Answer to question No. 2. We could not see any movements of the enemy on and about Folly Island.
Answer to question No. 3. I do not know the strength of the enemy's forces on Folly Island, nor can I form any idea.
Answer to question No. 4. The attack was made with artillery and infantry. They opened fire on our batteries from Little Folly with forty-three guns and mortars; also from four monitors on our left flank, and with howitzers, from barges on our right flank, they being in Folly Inlet. They shelled rapidly for about one hour and a half, and, under cover of this heavy fire, landed from barges, which came out of a creek to the westward of Little Folly, and on our right, upon Shell Point, about three regiments of infantry, and from other barges, which came directly across the inlet, and on our front, about three regiments more. The last-mentioned body of troops advanced in line directly up to our batteries, white those that landed, at Shell Point endeavored to flank our batteries by the right. They continued shelling heavily until these troops had all landed.
Answer to question No. 5. The forces on Morris Island consisted of Graham's regiment of infantry, I think about 350 strong, and a detachment of 40 men, Captain Haskell, First South Carolina Artillery. The artillery consisted of about 130 artillerists at the batteries at the scout end of Morris Island; at Battery Wagner, two small companies of artillery, about 85 effective men; at Cumming's Point, a detachment of about 40 men, making in all about 255 artillerists, as well as I can recollect, under my command. The batteries at the south end were under the immediate command of Captain Mitchel, First South Carolina (Regular) Artillery.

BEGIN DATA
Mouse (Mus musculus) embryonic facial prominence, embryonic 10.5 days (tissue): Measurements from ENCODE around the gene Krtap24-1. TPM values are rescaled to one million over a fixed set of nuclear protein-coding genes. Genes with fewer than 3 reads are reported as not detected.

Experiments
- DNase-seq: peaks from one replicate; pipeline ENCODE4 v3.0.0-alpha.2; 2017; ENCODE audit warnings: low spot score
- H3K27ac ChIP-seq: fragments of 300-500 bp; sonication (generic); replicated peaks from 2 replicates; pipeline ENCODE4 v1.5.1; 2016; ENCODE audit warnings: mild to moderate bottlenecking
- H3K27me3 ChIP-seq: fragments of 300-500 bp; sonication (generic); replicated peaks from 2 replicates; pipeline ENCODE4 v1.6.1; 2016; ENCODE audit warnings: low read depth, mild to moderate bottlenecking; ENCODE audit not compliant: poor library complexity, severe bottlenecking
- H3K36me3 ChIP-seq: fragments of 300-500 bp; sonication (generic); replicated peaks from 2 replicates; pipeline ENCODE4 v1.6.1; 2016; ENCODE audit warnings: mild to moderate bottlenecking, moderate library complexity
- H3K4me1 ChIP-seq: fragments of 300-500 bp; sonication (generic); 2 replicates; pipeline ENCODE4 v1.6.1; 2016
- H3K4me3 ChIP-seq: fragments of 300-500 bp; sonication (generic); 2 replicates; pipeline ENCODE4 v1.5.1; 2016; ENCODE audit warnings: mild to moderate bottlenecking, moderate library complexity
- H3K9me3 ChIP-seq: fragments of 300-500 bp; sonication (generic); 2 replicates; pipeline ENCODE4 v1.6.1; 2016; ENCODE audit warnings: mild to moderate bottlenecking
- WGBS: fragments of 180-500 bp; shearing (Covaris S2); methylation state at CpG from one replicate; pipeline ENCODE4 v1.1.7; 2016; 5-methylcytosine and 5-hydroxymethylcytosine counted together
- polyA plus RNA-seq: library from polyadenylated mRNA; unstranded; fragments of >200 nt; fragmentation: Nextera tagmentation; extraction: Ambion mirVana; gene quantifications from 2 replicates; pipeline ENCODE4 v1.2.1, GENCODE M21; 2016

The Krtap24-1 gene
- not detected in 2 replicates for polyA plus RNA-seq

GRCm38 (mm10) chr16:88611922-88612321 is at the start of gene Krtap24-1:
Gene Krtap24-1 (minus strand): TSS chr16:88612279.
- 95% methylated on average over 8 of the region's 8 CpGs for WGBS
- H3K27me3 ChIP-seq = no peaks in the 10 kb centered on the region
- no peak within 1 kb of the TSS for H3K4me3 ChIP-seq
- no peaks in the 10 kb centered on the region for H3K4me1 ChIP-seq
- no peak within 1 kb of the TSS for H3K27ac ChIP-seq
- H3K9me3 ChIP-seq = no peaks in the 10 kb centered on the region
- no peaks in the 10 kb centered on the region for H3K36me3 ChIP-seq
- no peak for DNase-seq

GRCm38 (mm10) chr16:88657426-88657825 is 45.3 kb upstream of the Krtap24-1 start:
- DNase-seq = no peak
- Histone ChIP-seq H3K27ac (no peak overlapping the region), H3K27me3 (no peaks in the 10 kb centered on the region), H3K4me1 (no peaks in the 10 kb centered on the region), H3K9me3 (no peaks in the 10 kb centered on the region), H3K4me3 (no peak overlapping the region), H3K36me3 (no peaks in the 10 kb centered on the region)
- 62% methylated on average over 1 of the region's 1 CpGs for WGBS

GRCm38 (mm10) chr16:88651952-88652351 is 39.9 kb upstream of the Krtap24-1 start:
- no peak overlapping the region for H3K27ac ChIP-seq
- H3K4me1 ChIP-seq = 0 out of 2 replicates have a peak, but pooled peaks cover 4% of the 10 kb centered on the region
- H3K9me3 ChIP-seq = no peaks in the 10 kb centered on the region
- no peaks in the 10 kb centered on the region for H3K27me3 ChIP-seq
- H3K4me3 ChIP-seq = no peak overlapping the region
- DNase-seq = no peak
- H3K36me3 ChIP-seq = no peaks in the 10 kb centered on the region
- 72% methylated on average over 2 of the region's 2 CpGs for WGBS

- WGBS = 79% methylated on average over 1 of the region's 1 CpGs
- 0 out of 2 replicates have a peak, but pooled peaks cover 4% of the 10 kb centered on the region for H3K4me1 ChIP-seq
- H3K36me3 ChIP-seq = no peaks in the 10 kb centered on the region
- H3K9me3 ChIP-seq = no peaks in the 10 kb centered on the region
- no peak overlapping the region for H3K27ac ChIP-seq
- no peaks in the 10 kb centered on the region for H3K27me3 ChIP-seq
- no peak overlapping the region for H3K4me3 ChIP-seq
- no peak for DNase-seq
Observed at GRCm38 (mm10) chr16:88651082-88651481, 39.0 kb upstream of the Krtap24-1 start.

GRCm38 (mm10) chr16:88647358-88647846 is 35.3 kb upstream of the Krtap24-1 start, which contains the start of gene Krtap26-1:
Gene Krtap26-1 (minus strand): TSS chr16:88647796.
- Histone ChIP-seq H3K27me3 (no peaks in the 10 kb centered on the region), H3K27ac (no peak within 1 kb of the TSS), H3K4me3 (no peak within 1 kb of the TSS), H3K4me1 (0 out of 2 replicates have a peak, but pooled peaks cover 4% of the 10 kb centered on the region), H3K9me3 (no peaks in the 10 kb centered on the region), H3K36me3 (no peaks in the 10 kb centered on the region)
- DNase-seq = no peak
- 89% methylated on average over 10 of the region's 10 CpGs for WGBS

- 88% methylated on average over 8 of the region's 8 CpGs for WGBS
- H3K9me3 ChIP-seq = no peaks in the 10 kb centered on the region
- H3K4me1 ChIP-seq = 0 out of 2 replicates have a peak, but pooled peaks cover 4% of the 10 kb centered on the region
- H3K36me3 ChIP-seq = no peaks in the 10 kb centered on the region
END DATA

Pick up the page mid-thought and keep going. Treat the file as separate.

Battery Wagner was under the immediate command of Captain Chichester; Cumming's Point under the immediate command of Captain Lesesne, First South Carolina Artillery. All the forces were under the immediate command of Colonel Graham, Twenty-first Regiment South Carolina Volunteers. Re-enforcements, consisting of Nelson's battalion, I presume about 250 to 300 strong, arrived at Cumming's Point about the same time the enemy landed at Shell Point, on the opposite end of the island. They were then obliged to double-quick a distance of 3 miles over very heavy roads, and, consequently, were rendered almost ineffective when they met the enemy.
Answer to question No. 6. The attack of the enemy by infantry was, to a certain extent, a surprise, but the artillery attack was anticipated. The reason why I say the infantry attack was a surprise is, we had been informed frequently that the enemy's force on Folly Island was quite small, and had been, a few days before, decreased. Upon this information I immediately applied to the general commanding district for permission to form an expedition for the purpose of attacking the enemy on Folly Island. Such permission was granted, the expedition formed, and did actually start, but the weather was so unfavorable, and the surf so high that several of our boats were swamped, and we were compelled to abandon it at that time. This was attempted on the nights of the 7th and 8th of July .
Answer to question No. 7. The enemy landed at Shell Point and upon the beach directly in front of our batteries, at about 7 o'clock.
Answer to question No. 8. The artillery were all fighting their guns. The infantry I am not able to say the exact disposition of, as I was not in command.
Answer to question No. 9. The artillery was very badly supported,